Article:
In the shade of Barcelona Cathedral's ornate, 230-foot-tall spires covered with construction scaffolding, oboists and trumpeters begin playing a moderately fast yet somber song. In front of them in the square, passers-by suddenly put down their bags and join hands to form a circle. They begin to dance, holding their arms up triumphantly while stomping and kicking their feet in unison. While eating tapas at a café on the square, my mother and I and my dear friend from college watch with amazement as the locals perform the Sardana, a traditional Catalan dance that takes place every Sunday.
Munching on fresh tomatoes and mozzarella, I realize that our five-day adventure in Barcelona is much like the meal I am eating - a sampling of many different delightful moments all rolled into one experience.
The city of Barcelona offers a taste of everything. Within nearly every block, there are cafes, pubs and tapas bars. It seems as if people are constantly eating and drinking. The music from street performers drifts down the promenades, and mimes covered in gold or silver paint so thick it flakes stand perfectly still in the narrow alleys of the ancient parts of the city. Blue, red and yellow flags supporting FC Barcelona - the champion European soccer team - proudly hang off apartment balconies. By the picturesque shores of the Mediterranean, vendors sell everything from gelato to Route 66 pins, and nearby, botanical gardens wind down the side of Montjuic, a steep little mountain once used by the Romans as ceremonial grounds. Palau de la Musica Catalana, the finest concert hall, hosts performances by internationally renowned musicians and also is one of the city's greatest examples of Catalan modernism architecture, with statues of musicians protruding from the highly ornamented inner walls. But Barcelona's true claim to fame is the work of one man: Antoni Gaudi.
Born in 1852, Gaudi was a daring architect bent on creating modernist designs imbued with Catalan nationalism - a sense of pride in the northeastern region of Spain, which throughout recent history has struggled for autonomy. What does that mean for his architecture, exactly? His structures are bold, bordering on wacky, and appear as if they were designed by someone on hallucinogenic drugs. In essence, they're genius.
Our first stop on the trip, Casa Mila, better known as La Pedrera, is an early 20th century Gaudi apartment building that probably gives structural engineers nightmares. Unlike all of the buildings around it, Casa Mila's exterior contains few right angles. There are no corners on the balconies or points to the stone walls, which seem to undulate. From the street level, it resembles something out of "The Flintstones." The inside of the building remains private residences, but the roof is open to the public.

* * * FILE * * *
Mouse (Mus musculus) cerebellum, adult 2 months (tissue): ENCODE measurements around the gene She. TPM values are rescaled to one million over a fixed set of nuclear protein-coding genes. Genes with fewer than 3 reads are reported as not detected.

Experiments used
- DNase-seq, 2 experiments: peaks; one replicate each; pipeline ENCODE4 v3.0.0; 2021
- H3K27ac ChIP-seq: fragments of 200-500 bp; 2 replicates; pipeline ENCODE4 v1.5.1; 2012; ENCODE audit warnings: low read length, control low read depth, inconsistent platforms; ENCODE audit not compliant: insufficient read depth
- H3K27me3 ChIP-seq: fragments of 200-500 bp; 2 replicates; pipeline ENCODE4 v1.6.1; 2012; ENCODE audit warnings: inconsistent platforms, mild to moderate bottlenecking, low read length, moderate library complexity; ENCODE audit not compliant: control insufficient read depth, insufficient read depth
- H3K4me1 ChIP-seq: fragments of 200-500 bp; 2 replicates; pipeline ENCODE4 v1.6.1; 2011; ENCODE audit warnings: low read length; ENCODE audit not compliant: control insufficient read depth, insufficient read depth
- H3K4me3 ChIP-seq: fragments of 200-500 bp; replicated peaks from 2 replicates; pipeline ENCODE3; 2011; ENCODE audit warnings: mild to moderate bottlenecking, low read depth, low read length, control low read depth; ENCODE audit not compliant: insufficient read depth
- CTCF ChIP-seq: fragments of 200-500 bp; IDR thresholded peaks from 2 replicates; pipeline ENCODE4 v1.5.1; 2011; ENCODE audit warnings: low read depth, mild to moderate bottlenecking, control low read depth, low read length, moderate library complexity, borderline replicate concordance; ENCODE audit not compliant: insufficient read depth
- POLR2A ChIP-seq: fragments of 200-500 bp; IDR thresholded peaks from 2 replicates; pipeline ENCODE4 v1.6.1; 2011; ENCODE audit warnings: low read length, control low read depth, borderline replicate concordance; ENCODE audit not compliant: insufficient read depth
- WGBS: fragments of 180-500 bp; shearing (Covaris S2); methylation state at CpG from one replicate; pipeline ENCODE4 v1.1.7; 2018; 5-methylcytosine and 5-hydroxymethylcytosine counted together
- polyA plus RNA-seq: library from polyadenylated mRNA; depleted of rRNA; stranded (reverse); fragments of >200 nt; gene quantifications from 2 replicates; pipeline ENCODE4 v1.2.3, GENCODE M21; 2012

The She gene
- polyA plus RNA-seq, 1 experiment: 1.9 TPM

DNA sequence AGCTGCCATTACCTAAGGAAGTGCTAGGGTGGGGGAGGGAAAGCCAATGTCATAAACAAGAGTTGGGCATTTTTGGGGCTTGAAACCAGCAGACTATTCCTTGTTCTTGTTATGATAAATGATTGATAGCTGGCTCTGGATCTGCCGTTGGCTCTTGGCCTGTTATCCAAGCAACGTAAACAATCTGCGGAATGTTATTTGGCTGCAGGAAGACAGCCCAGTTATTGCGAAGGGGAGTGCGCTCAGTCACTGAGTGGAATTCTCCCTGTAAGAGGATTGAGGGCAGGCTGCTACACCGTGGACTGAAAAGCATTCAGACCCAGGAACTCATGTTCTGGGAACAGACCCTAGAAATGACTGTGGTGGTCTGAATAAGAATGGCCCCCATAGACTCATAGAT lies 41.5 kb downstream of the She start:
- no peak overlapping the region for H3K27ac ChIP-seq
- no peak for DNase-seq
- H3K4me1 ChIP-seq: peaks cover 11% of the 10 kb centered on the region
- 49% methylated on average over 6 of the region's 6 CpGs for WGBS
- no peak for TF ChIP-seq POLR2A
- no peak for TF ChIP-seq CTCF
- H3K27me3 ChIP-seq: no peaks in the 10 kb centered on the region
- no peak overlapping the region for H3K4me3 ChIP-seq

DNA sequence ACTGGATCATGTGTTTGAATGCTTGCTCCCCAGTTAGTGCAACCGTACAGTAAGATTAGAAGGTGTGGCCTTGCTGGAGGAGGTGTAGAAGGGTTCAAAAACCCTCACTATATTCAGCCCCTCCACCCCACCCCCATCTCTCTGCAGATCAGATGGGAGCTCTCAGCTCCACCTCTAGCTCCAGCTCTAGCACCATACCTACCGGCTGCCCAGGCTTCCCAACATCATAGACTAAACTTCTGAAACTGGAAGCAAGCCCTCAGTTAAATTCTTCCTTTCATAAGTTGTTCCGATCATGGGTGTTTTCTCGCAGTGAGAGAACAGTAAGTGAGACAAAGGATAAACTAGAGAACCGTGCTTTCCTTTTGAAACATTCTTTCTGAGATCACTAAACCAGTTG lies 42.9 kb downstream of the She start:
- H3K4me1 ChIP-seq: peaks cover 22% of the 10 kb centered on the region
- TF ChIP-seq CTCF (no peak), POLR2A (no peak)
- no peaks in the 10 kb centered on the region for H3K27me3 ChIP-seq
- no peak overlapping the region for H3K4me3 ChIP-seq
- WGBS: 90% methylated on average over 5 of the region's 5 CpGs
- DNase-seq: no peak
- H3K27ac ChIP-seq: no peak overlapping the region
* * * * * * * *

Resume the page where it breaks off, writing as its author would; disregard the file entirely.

Stone hills on the building's roof require us to go up and down sets of stairs. Large, twisting sculptures reach toward the sky. Saying she feels like we're in "Alice in Wonderland," my mother gets vertigo and has to sit down. But the incredible views of the city then lure her to look out from the roof's edge. If it wasn't for the view, we would forget that we're on a building's roof, with the hills and sculpture evoking the sense of being in a park.
As we approach our next Gaudi adventure, Parc Guell, it's hard not to think of Disneyland. The giant park founded by one of Gaudi's patrons suggests a very strange dream. On a staircase surrounded by large white spikes, a lizard covered in a mosaic of colorful tiles - called trencadis tiling - watches us enter the park. At the top of the stairs, a huge terrace with a fantastic view of the city is encased by a serpentine bench with similar tiling. Tourists wait patiently for their chance to take pictures of the view - but my mother, who will always remain a New Yorker at heart, pushes through the crowd to get to the best spots.
Splitting off from the terrace are winding paths that pass bizarre structures. Along the way, professional-sounding musicians provide the park's soundtrack. Near one set of clay-colored stairs, a man plays Bach's Toccata and Fugue - written for organ - on a Caribbean steel drum.